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landmark
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Interesting and useful site. Thanks, Scott.
stoneunhinged
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Quote:
On 2011-05-19 01:51, Scott Cram wrote:
http://www.wsu.edu/~brians/errors/by.html


Does that mean that the editor of Go Dog Go! made a mistake?
Andrew Zuber
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Quote:
On 2011-05-19 00:55, kcg5 wrote:
Let's be fair... He was also in a couple movies. A lot of his stuff was before color tv. Image today isn't what is was 60 years ago. And his show wasn't a joke.

Exactly. I put Reagan in a different category than these nut jobs.
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Al Angello
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Andrew
Not many choose to remember Reagan raised taxes to save our economy. I suppose that I'm the only one old enough to remember that he was the host of Death Valley Days too.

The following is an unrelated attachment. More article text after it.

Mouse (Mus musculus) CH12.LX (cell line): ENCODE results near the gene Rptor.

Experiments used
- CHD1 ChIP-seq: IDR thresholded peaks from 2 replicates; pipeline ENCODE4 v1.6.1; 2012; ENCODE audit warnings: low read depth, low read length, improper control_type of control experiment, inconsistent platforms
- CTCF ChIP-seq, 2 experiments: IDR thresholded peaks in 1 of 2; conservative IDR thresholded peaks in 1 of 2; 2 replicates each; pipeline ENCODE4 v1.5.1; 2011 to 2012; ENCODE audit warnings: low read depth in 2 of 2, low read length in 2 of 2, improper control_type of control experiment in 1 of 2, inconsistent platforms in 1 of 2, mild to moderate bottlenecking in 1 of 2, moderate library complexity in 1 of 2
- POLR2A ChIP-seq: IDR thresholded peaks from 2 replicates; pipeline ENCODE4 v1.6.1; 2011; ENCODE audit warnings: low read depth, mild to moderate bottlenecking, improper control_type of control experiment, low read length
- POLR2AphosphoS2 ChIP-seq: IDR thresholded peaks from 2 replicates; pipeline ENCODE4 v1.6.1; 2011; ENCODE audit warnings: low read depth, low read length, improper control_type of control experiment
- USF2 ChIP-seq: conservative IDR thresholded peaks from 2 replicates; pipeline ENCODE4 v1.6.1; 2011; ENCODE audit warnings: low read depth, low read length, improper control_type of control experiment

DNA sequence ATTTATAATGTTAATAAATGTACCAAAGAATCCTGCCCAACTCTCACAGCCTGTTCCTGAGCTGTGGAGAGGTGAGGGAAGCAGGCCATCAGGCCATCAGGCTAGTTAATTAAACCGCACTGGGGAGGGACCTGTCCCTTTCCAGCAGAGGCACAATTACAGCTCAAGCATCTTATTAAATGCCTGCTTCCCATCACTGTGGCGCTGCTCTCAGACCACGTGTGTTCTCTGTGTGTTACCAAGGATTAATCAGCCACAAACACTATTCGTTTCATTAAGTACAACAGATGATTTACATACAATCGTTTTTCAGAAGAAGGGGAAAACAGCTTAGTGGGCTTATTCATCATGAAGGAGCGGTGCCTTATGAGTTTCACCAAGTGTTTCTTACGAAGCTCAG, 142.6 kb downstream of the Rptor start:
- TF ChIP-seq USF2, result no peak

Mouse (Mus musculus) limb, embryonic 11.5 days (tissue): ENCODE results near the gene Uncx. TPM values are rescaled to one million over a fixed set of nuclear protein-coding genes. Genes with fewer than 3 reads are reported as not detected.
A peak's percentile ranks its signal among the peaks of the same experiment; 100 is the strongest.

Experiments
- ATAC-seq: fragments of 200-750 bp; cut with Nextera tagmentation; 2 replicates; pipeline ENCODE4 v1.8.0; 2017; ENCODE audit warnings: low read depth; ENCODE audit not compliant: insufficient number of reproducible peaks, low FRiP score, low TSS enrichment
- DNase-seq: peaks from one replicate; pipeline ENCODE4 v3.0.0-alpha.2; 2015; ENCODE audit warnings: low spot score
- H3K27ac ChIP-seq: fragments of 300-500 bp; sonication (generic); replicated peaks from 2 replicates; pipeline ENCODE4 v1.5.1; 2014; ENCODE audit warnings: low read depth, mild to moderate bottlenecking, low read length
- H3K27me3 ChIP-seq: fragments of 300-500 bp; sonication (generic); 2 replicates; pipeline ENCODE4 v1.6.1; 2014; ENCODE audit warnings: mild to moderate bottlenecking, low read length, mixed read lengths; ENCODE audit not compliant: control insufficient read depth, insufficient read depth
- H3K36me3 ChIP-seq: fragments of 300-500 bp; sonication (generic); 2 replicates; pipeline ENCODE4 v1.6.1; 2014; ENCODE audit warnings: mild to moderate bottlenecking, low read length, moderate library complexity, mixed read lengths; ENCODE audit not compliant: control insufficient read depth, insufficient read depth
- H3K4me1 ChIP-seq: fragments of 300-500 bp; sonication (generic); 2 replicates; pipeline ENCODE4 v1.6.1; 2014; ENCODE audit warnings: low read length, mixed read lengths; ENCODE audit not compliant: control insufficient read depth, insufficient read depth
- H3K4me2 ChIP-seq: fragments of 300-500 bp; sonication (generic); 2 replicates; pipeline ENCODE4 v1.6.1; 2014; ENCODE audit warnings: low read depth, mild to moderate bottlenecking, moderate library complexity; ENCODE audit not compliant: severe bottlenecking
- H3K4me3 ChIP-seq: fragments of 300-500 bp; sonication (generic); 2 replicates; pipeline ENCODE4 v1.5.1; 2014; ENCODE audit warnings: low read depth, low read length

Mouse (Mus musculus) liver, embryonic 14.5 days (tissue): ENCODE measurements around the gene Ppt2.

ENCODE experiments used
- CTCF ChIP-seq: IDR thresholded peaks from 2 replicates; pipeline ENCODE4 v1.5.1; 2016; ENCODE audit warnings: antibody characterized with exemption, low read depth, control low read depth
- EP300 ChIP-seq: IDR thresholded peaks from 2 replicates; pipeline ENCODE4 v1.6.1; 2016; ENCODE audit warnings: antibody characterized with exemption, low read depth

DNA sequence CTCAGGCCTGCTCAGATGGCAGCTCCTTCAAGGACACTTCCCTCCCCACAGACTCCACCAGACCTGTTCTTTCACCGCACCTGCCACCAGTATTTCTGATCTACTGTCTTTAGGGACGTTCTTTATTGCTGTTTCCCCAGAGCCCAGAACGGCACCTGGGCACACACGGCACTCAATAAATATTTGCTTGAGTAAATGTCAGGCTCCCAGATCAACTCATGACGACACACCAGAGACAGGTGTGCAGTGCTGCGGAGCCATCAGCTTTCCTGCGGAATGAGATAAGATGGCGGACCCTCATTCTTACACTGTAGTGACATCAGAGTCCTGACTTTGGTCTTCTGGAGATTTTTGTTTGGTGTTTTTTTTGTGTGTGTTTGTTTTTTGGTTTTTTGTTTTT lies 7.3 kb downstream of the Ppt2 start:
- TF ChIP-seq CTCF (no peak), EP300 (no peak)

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Cyberqat
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Raised taxes.
Removed banking regulation (though to be fair Clinton continued this. Reagan however set the course.)
And made so many public mis-statements that there was an entire book of them: http://www.amazon.com/Reagans-Reign-Erro......94756444

This selectivity and fallibility of human memory is the reason they generally wait awhile post-death to declare anybody a Saint.

Regan the man is long forgotten. Which is too bad because there were some good things about him, too. Regan the symbol is alive, well and politically useful.
It is always darkest just before you are eaten by a grue.
jazzy snazzy
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Quote:
On 2011-05-19 12:27, Al Angello wrote:
Andrew
Not many choose to remember Reagan raised taxes to save our economy. I suppose that I'm the only one old enough to remember that he was the host of Death Valley Days too.

Oh yes, he took over after the Old Ranger.
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Al Angello